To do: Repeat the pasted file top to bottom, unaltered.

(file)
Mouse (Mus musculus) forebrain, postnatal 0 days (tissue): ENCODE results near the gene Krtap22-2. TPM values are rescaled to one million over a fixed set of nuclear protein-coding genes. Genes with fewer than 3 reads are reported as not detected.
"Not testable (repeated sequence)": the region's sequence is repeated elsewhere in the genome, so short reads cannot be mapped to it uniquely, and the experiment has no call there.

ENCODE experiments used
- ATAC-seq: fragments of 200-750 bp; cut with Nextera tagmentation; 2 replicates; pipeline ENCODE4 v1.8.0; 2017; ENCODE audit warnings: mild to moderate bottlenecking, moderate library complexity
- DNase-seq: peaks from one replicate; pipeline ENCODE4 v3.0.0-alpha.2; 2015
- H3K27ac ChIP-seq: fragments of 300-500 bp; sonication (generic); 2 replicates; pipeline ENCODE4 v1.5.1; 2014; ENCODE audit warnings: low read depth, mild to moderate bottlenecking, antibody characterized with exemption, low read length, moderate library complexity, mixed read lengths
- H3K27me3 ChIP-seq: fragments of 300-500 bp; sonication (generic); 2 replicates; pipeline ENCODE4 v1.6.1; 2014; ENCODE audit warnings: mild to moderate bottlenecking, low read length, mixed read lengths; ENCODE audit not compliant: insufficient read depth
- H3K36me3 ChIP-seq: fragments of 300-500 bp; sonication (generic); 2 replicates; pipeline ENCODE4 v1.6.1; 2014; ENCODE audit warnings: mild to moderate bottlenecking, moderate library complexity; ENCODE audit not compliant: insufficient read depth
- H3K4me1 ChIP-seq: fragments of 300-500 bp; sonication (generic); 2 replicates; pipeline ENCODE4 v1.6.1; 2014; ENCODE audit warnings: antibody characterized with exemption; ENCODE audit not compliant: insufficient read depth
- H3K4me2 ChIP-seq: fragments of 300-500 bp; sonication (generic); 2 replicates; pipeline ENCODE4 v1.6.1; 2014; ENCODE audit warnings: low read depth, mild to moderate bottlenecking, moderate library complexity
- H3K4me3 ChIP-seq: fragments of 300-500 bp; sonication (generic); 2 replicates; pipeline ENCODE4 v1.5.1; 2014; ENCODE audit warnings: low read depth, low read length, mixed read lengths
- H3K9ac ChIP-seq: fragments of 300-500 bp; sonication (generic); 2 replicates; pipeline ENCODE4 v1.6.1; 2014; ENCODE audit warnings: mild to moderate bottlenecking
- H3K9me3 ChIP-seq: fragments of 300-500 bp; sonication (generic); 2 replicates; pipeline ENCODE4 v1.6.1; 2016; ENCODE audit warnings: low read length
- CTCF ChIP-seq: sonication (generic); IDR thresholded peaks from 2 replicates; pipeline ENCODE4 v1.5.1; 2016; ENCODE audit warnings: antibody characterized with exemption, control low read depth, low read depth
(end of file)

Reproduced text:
Mouse (Mus musculus) forebrain, postnatal 0 days (tissue): ENCODE results near the gene Krtap22-2. TPM values are rescaled to one million over a fixed set of nuclear protein-coding genes. Genes with fewer than 3 reads are reported as not detected.
"Not testable (repeated sequence)": the region's sequence is repeated elsewhere in the genome, so short reads cannot be mapped to it uniquely, and the experiment has no call there.

ENCODE experiments used
- ATAC-seq: fragments of 200-750 bp; cut with Nextera tagmentation; 2 replicates; pipeline ENCODE4 v1.8.0; 2017; ENCODE audit warnings: mild to moderate bottlenecking, moderate library complexity
- DNase-seq: peaks from one replicate; pipeline ENCODE4 v3.0.0-alpha.2; 2015
- H3K27ac ChIP-seq: fragments of 300-500 bp; sonication (generic); 2 replicates; pipeline ENCODE4 v1.5.1; 2014; ENCODE audit warnings: low read depth, mild to moderate bottlenecking, antibody characterized with exemption, low read length, moderate library complexity, mixed read lengths
- H3K27me3 ChIP-seq: fragments of 300-500 bp; sonication (generic); 2 replicates; pipeline ENCODE4 v1.6.1; 2014; ENCODE audit warnings: mild to moderate bottlenecking, low read length, mixed read lengths; ENCODE audit not compliant: insufficient read depth
- H3K36me3 ChIP-seq: fragments of 300-500 bp; sonication (generic); 2 replicates; pipeline ENCODE4 v1.6.1; 2014; ENCODE audit warnings: mild to moderate bottlenecking, moderate library complexity; ENCODE audit not compliant: insufficient read depth
- H3K4me1 ChIP-seq: fragments of 300-500 bp; sonication (generic); 2 replicates; pipeline ENCODE4 v1.6.1; 2014; ENCODE audit warnings: antibody characterized with exemption; ENCODE audit not compliant: insufficient read depth
- H3K4me2 ChIP-seq: fragments of 300-500 bp; sonication (generic); 2 replicates; pipeline ENCODE4 v1.6.1; 2014; ENCODE audit warnings: low read depth, mild to moderate bottlenecking, moderate library complexity
- H3K4me3 ChIP-seq: fragments of 300-500 bp; sonication (generic); 2 replicates; pipeline ENCODE4 v1.5.1; 2014; ENCODE audit warnings: low read depth, low read length, mixed read lengths
- H3K9ac ChIP-seq: fragments of 300-500 bp; sonication (generic); 2 replicates; pipeline ENCODE4 v1.6.1; 2014; ENCODE audit warnings: mild to moderate bottlenecking
- H3K9me3 ChIP-seq: fragments of 300-500 bp; sonication (generic); 2 replicates; pipeline ENCODE4 v1.6.1; 2016; ENCODE audit warnings: low read length
- CTCF ChIP-seq: sonication (generic); IDR thresholded peaks from 2 replicates; pipeline ENCODE4 v1.5.1; 2016; ENCODE audit warnings: antibody characterized with exemption, control low read depth, low read depth